David H. Adams, MD (center), inventor of the Medtronic Tri-Ad Adams Tricuspid Annuloplasty Ring, with Robin Varghese, MD (right) and Irina Plotkina, RPA-C (left), performing the first U.S. implant.
New York, NY, September 09, 2010 -- David H. Adams, MD, Marie-Josée and Henry R. Kravis Professor and Chairman of the Department of Cardiothoracic Surgery at The Mount Sinai Medical Center, has performed the first implantation of the Medtronic Tri-Ad™ Adams Tricuspid Annuloplasty Ring in the United States. Dr. Adams invented the ring, which received recent Food and Drug Administration approval.
“Our understanding of the complex 3-dimensional nature of the tricuspid valve in normal and diseased states has progressed over the past several years due to advances in imaging. We have translated this knowledge into a new concept in tricuspid ring design that combines the characteristics of the currently available tricuspid rings, which up until now have been completely rigid or completely flexible. The Tri-Ad ring has a rigid component to optimally correct the main lesion seen in tricuspid regurgitation, in combination with completely flexible sections to protect delicate tissue while the valve and heart changes its 3-dimensional shapes throughout the cardiac cycle,” said Dr. Adams.
Tricuspid dilatation is visible while sizing the tricuspid valve for the new
Tri-Ad Annuloplasty Ring.
The tricuspid valve lies between the right atrium and right ventricle of the heart. It prevents blood from leaking back into the right atrium during ejection (systole). Tricuspid valve regurgitation occurs when the valve does not close completely, and until recently, “surgical abstention” has been the norm in dealing with functional tricuspid regurgitation, with the assumption that tricuspid regurgitation should resolve once the primary cause (typically mitral stenosis or regurgitation) is eliminated. Annuloplasty rings are specially designed to help restore the tricuspid valve to its normal size and shape (the valve is often enlarged or distorted in a diseased state.) If left untreated, tricuspid valve regurgitation can lead to debilitating symptoms including congestive heart failure and irreversible heart damage. Both American1 and European2 Guidelines for heart valve disease management now emphasize the importance of treating the diseased tricuspid valve at the time of mitral valve surgery.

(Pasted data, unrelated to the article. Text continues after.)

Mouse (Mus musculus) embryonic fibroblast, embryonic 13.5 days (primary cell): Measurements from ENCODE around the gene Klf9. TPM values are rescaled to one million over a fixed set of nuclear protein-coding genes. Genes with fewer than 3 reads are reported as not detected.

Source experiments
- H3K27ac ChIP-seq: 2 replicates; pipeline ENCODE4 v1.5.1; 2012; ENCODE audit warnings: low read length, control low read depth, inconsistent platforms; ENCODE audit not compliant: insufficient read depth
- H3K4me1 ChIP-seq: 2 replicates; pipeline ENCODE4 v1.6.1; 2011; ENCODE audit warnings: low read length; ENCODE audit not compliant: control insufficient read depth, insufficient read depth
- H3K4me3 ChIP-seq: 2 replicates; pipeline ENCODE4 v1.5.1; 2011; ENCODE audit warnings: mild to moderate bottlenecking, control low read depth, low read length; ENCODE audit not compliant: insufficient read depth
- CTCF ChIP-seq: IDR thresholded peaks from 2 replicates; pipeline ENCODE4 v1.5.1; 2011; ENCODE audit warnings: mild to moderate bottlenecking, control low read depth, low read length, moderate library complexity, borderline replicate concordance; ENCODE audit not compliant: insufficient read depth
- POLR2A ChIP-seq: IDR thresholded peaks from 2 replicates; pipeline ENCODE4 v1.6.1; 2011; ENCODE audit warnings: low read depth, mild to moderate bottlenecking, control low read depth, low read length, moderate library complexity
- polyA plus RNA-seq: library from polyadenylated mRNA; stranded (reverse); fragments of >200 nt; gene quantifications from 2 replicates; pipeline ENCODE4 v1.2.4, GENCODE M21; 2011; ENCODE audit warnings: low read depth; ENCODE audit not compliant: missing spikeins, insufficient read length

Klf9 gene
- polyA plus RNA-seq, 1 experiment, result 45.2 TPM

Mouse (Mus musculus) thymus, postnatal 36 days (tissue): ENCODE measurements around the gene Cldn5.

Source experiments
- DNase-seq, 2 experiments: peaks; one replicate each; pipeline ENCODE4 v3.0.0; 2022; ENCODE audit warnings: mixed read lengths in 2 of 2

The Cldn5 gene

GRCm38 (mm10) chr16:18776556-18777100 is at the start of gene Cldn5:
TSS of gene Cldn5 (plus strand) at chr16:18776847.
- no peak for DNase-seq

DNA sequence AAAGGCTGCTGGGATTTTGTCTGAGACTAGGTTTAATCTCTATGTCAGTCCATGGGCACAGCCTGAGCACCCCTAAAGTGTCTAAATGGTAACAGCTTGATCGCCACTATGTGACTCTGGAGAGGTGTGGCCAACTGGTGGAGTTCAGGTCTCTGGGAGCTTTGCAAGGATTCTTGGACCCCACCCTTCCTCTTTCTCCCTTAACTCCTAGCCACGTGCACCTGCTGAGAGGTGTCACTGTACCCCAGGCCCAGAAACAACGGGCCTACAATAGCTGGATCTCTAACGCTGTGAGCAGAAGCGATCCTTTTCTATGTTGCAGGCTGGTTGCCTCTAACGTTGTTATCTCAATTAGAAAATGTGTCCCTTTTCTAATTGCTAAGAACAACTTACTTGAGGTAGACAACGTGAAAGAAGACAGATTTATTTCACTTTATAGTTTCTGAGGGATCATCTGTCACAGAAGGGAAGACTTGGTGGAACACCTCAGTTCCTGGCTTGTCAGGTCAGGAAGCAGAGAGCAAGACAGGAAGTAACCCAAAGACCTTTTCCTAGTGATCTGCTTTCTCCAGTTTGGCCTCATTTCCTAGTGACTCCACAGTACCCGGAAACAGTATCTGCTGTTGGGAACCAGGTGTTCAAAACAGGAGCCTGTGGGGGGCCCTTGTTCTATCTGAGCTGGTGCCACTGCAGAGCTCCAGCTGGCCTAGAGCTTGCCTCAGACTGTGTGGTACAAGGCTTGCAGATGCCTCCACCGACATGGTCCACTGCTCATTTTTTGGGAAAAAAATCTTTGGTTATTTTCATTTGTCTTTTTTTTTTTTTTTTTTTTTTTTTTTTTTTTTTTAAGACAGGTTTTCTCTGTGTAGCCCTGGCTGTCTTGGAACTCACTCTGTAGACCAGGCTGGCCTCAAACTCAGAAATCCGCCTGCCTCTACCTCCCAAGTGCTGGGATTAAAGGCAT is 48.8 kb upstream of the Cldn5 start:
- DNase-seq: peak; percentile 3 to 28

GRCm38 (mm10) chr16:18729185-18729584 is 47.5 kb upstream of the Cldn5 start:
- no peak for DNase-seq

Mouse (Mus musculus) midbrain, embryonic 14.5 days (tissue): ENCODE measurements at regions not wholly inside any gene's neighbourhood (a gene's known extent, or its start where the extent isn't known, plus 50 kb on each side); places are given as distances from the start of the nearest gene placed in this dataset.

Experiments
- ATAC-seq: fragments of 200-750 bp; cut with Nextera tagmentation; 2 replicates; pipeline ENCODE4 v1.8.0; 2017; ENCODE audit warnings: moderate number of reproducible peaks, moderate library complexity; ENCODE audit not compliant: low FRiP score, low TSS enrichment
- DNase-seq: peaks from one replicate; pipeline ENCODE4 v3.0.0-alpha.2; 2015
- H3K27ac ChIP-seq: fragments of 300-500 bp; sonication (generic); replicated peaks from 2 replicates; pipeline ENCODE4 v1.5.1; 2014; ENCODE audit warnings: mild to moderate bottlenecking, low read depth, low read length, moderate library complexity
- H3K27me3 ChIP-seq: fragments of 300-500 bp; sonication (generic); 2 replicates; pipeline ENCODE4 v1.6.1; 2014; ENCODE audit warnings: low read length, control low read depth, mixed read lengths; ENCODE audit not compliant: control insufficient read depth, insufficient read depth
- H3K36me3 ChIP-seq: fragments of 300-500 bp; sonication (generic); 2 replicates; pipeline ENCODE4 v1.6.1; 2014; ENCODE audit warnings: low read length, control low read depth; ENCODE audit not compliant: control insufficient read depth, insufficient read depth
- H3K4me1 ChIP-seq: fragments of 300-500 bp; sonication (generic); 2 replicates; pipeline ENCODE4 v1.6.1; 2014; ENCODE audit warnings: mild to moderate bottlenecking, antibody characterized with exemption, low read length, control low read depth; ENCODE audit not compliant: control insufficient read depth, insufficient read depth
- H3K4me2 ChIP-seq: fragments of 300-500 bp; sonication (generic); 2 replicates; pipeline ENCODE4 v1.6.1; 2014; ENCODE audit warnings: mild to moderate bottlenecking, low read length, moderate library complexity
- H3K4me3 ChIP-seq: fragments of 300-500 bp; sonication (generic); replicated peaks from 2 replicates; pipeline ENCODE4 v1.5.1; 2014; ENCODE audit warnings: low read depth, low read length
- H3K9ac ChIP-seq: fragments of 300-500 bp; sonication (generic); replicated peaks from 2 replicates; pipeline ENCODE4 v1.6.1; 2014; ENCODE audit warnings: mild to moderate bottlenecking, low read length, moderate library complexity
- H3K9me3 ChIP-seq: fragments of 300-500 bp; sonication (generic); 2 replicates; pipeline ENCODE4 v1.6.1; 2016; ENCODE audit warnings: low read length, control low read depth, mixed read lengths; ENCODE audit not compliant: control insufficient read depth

The first U.S. Tri-Ad implantation.
“We also increased the open side of the new ring to better accommodate the hearts conduction system which is intimately associated with the tricuspid valve. So in addition to a more advanced physiologic repair concept, the Tri-Ad ring design will also protect against damage to the electrical system of the heart,” noted Dr. Adams.
(1) R.O. Bonow, B.A. Carabello and K. Chatterjee et al., 2008 Focused update incorporated into the ACC/AHA 2006 guidelines for the management of patients with valvular heart disease: A report of the American College of Cardiology/American Heart Association Task Force on Practice Guidelines (Writing Committee to Revise the 1998 Guidelines for the Management of Patients With Valvular Heart Disease): Endorsed by the Society of Cardiovascular Anesthesiologists, Society for Cardiovascular Angiography and Interventions, and Society of Thoracic Surgeons, Circulation 118 (2008), pp. e523–e661
(2) A. Vahanian, H. Baumgartner and J. Bax et al., Guidelines on the management of valvular heart disease: The Task Force on the Management of Valvular Heart Disease of the European Society of Cardiology, Eur Heart J 28 (2007), pp. 230–268.
Dr. Adams is the co-inventor of the Edwards Lifesciences' Carpentier-McCarthy-Adams IMR ETlogix Annuloplasty Ring and Carpentier-Edwards Physio II ring. Mount Sinai School of Medicine receives royalties from Edwards Lifesciences in connection with the sale of this product, but does not receive any royalties when the devices are implanted in patients at Mount Sinai.
Dr. Adams is the inventor of the Medtronic Tri-Ad™ Adams Tricuspid Annuloplasty Ring. Mount Sinai School of Medicine receives royalties from Medtronic in connection with the sale of this product, but does not receive any royalties when the device is implanted in patients at Mount Sinai. Dr. Adams is also National Co-Principal Investigator of the FDA Medtronic-CoreValve Pivotal Trial.